• Introduzione alla vita saggia. Milan, Sigurtà Farmaceutici, 1974.
  • Storia critica del calcio italiano. Milan, Bompiani, 1975.
  • L'Arcimatto. Milan, Longanesi, 1977.
  • Naso bugiardo. Milan, Rizzoli, 1977. Published again with the original title La ballata del pugile suonato. Milan, Booktime, 2008.
  • Forza azzurri. Milan, Mondadori, 1978.
  • 63 partite da salvare. Milan, Mondadori, 1978.
  • Suggerimenti di buon vivere dettati da Francesco Sforza pel figliolo Galeazzo Maria. A Publication of the Municipality of Milan, 1979.
  • Una provincia a forma di grappolo d'uva (with Paolo Brera). Milan, Istituto Editoriale Regioni Italiane, 1979.
  • Coppi e il diavolo. Milan, Rizzoli, 1981. Also: Milan, Baldini&Castoldi (ISBN 88-808-9071-9), 1996
  • Gente di risaia. Aosta, Musumeci, 1981.
  • Lombardia, amore mio. Lodi, Lodigraf, 1982.
  • L'arciBrera. Como, Edizioni "Libri" della rivista "Como", 1990.
  • La leggenda dei mondiali. Milan, Pindaro, 1990.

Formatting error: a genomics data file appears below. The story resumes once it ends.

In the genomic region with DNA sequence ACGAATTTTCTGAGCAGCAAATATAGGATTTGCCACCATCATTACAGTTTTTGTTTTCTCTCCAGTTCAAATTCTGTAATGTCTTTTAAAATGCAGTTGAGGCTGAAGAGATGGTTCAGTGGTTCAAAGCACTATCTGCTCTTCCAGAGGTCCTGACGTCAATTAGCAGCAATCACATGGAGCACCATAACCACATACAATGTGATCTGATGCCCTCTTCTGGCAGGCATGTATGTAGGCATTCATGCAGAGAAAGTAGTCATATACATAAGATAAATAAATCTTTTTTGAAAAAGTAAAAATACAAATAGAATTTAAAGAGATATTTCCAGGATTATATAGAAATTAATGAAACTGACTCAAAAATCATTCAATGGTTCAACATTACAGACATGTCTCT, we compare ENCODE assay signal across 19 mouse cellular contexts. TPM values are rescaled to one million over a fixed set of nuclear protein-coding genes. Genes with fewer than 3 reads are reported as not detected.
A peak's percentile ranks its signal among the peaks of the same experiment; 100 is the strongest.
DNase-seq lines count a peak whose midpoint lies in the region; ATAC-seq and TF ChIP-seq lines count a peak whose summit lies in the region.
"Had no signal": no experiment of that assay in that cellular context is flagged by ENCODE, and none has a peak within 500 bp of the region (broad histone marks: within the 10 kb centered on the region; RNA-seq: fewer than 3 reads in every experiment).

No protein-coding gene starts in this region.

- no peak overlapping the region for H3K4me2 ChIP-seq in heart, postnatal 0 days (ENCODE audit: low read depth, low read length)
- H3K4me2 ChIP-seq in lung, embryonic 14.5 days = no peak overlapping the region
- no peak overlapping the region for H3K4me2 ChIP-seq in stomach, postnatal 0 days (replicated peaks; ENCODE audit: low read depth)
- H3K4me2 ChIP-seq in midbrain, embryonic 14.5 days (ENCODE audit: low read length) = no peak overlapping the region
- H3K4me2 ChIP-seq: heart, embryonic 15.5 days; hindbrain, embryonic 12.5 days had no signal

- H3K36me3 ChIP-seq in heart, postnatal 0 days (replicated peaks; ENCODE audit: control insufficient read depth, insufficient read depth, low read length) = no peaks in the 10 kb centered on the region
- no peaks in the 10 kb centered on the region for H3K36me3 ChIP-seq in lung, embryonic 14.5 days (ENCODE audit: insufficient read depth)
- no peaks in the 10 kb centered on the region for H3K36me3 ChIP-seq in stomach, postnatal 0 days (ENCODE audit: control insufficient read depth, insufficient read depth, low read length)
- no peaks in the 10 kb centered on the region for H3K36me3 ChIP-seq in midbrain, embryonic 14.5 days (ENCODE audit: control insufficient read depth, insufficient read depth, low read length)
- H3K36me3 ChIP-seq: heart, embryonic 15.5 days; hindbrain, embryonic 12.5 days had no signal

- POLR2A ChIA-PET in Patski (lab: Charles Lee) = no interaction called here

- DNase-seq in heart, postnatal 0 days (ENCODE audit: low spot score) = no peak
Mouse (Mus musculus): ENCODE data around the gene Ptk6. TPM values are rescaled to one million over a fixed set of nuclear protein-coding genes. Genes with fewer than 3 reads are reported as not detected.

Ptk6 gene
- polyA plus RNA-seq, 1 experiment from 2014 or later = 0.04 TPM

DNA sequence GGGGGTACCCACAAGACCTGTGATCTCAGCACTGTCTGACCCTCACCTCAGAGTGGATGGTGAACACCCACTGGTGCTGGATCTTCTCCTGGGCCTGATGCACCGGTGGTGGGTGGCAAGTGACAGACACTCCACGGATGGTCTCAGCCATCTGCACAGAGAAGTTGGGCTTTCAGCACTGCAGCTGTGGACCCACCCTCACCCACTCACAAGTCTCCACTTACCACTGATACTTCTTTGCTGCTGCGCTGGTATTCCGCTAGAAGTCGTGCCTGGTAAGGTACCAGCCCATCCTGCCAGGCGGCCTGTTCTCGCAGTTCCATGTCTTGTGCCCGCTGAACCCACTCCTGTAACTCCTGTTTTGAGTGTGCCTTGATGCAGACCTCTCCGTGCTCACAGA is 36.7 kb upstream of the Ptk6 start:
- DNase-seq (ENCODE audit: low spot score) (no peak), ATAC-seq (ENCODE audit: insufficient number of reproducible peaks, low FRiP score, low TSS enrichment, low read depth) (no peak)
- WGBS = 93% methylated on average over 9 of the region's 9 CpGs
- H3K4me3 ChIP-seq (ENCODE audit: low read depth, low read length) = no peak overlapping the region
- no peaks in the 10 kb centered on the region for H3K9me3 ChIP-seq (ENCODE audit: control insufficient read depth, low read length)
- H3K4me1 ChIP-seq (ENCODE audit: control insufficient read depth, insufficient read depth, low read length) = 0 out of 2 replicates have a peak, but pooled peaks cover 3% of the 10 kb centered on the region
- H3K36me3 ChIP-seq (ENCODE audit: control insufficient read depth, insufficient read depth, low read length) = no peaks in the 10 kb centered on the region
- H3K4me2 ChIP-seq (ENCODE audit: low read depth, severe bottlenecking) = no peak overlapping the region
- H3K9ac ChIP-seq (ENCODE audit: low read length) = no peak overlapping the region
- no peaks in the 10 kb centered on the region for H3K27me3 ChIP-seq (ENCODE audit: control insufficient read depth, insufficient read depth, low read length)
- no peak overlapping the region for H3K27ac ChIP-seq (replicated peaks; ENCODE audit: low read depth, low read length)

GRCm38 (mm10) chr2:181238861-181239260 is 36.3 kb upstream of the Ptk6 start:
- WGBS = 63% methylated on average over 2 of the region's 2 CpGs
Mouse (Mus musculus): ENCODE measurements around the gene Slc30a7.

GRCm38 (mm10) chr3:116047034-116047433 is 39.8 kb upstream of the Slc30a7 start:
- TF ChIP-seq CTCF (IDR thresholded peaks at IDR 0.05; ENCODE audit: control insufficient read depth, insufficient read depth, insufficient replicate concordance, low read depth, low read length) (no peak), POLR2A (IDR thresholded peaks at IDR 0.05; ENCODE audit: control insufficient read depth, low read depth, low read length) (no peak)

• Il mio vescovo e le animalesse. Milano, Bompiani, 1984. Also: Milan, Baldini & Castoldi, 1993.
  • La strada dei vini in Lombardia (with G. Pifferi and E. Tettamanzi). Como, Pifferi, 1986.
  • Genoa, amore mio. Milan, Ponte alle Grazie, 1992.
  • Storie dei Lombardi. Milan, BookTime, 2011.
  • L'Arcimatto 1960–1966. Milan, Baldini & Castoldi, 1993.
  • La bocca del leone (l'Arcimatto II 1967-1973). Milan, Baldini & Castoldi, 1995.
  • La leggenda dei mondiali e il mestiere del calciatore. Milan, Baldini & Castoldi, 1994.
  • Il principe della zolla (a cura di Gianni Mura). Milan, Il Saggiatore, 1994.
  • L'Anticavallo. Sulle strade del Tour e del Giro. Milan, Baldini & Castoldi, 1997.
  • Caro vecchio balordo. La storia del Genoa dal 1893 a oggi (Fabrizio Calzia, editor). Genoa, De Ferrari, 2005.
  • Un lombardo nel pallone. Milan, Excogita 2007.
  • Il più bel gioco del mondo, Milan. BUR (Biblioteca Universale Rizzoli), 2007.
  • L'abatino Berruti. Milan, BookTime, 2009.
  • Suggerimenti di Francesco Sforza al figlio Gian Galeazzo. Milan, BookTime, 2009.
  • Brambilla e la Squaw, with a note by Paolo Brera. Milan, Frassinelli, 2012.
  • Introduzione alla vita saggia, prefaced by Carlo Verdone, Bologna, Il Mulino, 2014.



  1. ^ "Archived copy". Archived from the original on 17 October 2007. Retrieved 7 August 2007.CS1 maint: archived copy as title (link)
  2. ^ "Totti, Zanetti e Allegri tra i premiati dell'8ª edizione della 'Hall of Fame del calcio italiano'" (in Italian). 19 February 2019. Retrieved 20 May 2019.